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ever felt agitated enough to make the trip in the first place. I felt as if I were on a well-deserved
vacation and rest. I could have lived there, eating the hotel food, shaving and showering in my private
bathroom, reading the paper, shopping in the shops, until my money ran out. But nonetheless I had
come on business. That's what's so hard, to leave the hotel, to get out on those drafty, windy, cold,
gray sidewalks and hobble along on your errand. That's where the pain enters. You're back in a
world where no one holds the door for you; you stand on the corner with other people equal to
yourself, all as good as you, waiting for the lights to change, and once again you're an ordinary
suffering individual, prey to any passing ailment. It's a sort of birth trauma all over again, but at least
you can finally scuttle back to the hotel, once your business is done.
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And, by using the phone in the hotel room, you can conduct some of your business without
stirring outside at all. You do as much as you can that way; it's instinct to do that. In fact you try to
get people to come and see you there, rather than the other way.
This time my business could not be conducted within the hotel, however; I did not bother to make
the try. I simply put it off as long as I could: I spent the rest of the day in my room and at nightfall I
went downstairs to the bar and then one of the dining rooms, and after that I strolled about the
arcade and into the lobby and then back among the shops once more. I loitered wherever I could
loiter without having to step outdoors into the cold, brisk, Canadian-type night.
All this time I had the .38 in my inside coat pocket.
It was strange, coming on an illegal errand. Perhaps I could have done it all legally, through
Lincoln found a way of getting Pris out of Barrows' hands. But on some deep level I enjoyed this,
coming up here to Seattle with the gun in my suitcase and now in my coat. I liked the feeling of being
alone, knowing no one, about to go out and confront Mr. Sam Barrows with no one to help me. It
was like an epic or an old western TV play. I was the stranger in town, armed, and with a mission.
Meanwhile, I drank at the bar, went back up to my room, lay on the bed, read the newspapers,
looked at TV, ordered hot coffee from the room service at midnight. I was on top of the world. If
only it could last.
Tomorrow morning I'll go look up Barrows, I said to myself. This must end. But not quite yet.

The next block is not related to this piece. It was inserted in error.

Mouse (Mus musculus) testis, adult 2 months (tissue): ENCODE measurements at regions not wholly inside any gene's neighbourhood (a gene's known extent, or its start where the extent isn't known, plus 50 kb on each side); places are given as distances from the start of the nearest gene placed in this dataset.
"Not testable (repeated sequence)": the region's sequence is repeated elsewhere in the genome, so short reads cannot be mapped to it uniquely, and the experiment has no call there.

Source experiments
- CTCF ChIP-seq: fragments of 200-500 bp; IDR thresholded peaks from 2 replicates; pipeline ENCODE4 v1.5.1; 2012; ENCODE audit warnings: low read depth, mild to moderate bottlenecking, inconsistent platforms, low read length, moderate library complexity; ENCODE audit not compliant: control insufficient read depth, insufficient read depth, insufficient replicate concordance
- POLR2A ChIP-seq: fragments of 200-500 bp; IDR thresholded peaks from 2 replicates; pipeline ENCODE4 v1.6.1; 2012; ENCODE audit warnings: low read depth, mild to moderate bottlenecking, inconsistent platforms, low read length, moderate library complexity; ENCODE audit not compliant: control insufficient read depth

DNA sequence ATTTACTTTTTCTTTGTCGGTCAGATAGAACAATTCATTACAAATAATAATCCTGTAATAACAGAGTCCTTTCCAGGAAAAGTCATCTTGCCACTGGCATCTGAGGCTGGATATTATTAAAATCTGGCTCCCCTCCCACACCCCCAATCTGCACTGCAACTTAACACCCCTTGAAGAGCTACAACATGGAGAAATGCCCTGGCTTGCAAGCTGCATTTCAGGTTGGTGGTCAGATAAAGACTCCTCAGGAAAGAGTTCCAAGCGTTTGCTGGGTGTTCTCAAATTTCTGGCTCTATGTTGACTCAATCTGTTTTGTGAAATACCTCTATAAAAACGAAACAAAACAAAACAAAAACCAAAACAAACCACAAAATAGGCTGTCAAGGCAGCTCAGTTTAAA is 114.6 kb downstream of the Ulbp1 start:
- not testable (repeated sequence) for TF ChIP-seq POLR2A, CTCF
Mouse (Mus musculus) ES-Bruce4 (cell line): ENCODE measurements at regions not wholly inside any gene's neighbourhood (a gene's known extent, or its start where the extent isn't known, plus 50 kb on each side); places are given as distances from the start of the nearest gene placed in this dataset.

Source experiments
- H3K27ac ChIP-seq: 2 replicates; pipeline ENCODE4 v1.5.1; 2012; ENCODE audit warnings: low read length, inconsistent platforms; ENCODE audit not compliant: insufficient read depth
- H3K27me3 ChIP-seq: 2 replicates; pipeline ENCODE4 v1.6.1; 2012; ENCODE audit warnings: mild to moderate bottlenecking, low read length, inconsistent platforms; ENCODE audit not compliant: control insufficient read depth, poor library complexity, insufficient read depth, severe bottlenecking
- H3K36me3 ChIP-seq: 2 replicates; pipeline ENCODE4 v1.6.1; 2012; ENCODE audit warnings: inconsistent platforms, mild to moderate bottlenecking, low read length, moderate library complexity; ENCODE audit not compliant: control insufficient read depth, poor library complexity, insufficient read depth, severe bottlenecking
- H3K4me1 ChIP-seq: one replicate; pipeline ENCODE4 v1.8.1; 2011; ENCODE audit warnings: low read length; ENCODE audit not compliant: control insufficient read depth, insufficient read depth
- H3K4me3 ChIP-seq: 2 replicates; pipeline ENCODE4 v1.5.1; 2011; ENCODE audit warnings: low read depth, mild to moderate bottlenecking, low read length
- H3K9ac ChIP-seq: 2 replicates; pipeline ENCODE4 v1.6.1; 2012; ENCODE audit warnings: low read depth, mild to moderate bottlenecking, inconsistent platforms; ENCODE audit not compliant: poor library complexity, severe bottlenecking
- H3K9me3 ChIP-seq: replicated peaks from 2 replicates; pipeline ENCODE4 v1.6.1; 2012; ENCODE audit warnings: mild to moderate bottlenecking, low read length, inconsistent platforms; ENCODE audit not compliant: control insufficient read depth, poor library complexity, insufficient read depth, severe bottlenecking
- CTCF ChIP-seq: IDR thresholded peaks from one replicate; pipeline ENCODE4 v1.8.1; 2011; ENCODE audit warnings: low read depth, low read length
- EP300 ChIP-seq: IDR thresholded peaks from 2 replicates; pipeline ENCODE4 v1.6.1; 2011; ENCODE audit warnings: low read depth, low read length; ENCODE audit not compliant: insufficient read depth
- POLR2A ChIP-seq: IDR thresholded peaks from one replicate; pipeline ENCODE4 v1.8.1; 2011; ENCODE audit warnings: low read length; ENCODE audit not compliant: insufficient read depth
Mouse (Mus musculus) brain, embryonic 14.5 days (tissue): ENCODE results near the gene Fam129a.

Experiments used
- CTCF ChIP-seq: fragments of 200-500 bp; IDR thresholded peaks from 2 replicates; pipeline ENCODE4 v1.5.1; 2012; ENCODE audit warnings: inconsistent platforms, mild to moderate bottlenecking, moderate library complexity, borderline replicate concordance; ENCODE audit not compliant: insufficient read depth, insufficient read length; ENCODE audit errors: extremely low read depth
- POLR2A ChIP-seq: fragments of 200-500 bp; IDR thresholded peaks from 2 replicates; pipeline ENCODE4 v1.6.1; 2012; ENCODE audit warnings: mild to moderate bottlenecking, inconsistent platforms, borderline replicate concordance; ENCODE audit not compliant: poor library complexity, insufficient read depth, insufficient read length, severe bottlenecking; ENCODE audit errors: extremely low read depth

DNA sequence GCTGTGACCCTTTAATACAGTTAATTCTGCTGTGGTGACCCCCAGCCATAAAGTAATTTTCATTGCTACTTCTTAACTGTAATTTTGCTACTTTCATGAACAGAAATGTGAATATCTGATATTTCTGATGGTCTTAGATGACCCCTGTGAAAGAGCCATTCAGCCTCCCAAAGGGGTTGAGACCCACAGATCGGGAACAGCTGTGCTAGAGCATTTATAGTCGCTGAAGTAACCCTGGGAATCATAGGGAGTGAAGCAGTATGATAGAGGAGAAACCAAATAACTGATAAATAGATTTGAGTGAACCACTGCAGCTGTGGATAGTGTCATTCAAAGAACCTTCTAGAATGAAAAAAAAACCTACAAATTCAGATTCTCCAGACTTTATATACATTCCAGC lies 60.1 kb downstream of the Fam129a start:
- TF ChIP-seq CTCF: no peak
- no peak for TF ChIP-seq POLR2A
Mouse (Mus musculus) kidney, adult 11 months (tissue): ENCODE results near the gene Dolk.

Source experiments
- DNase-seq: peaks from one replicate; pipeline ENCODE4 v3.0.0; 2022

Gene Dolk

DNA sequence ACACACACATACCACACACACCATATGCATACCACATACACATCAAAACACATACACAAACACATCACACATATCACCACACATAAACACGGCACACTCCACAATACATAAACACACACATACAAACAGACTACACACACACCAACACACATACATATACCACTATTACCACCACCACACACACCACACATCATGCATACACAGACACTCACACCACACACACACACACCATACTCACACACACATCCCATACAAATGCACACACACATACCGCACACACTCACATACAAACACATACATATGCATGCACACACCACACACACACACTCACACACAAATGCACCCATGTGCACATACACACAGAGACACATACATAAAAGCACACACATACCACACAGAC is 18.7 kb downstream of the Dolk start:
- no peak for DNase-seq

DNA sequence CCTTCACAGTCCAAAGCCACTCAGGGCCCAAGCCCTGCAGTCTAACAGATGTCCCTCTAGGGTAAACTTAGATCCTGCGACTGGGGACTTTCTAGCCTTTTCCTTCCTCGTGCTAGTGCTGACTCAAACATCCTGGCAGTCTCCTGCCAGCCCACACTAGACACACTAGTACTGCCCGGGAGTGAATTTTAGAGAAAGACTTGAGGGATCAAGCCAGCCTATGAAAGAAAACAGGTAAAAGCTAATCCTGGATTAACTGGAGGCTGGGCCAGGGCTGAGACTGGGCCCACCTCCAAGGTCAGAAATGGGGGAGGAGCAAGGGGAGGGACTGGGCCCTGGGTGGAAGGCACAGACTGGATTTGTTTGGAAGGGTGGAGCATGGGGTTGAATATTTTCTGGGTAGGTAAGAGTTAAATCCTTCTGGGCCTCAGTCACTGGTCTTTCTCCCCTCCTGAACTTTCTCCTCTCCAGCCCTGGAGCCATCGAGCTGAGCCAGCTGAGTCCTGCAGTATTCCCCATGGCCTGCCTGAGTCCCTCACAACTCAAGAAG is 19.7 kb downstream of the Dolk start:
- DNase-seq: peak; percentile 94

And then--it was about twelve-thirty at night and I was getting ready to go to bed--it occurred to
me, Why don't I phone Barrows right now? Wake him up, like the Gestapo used to? Not tell him
where I am, just say I'm coming, Sam. Put a real scare in him; he'll be able to tell by the nearness of
my voice that I'm somewhere in town.
Neat!
I had had a couple of drinks; heck, I had had six or seven. I dialed and told the operator, "Get
me Sam K. Barrows. I don't know the number." It was the hotel operator, and she did so.
Presently I heard Sam's phone ringing.
To myself, I practiced what I was going to say. "Give Pris back to R & R ASSOCIATES," I
would tell him. "I hate her, but she belongs with us. She's life itself, as far as we're concerned." The
phone rang on and on; obviously no one was home, or no one was up and going to answer. Finally I
hung up the receiver.
What a hell of a situation for grown men to be in, I said to myself as I roamed aimlessly around
my hotel room. How could something on the order of Pris begin to represent life itself to us, as I was
going to tell Sam Barrows? Are we that warped? Are we warped at all? Isn't that nothing but an
indication of the nature of life, not of ourselves? Yes, it's not our fault life's like that; we didn't invent
it. Or did we?
And so on. I must have spent a couple of hours roaming about, with nothing more on my mind
than such indistinct preoccupations. I was in a terrible state. It was like a virus flu, a kind that attacks
the metabolism of the brain, the next state from death. Or anyhow, so it seemed to me during that
interval. I had lost all contact with healthy normal reality, even that of the hotel; I had forgotten room
service, the arcade of shops, the bars and the dining rooms--I even gave up, for a while, stopping by
the window of the room to look out at the lights and deep, illuminated streets. That's a form of dying,
that losing contact with the city like that.
At one o'clock--while I was still pacing around the room-- the phone rang.
"Hello," I said into it. [ Pobierz całość w formacie PDF ]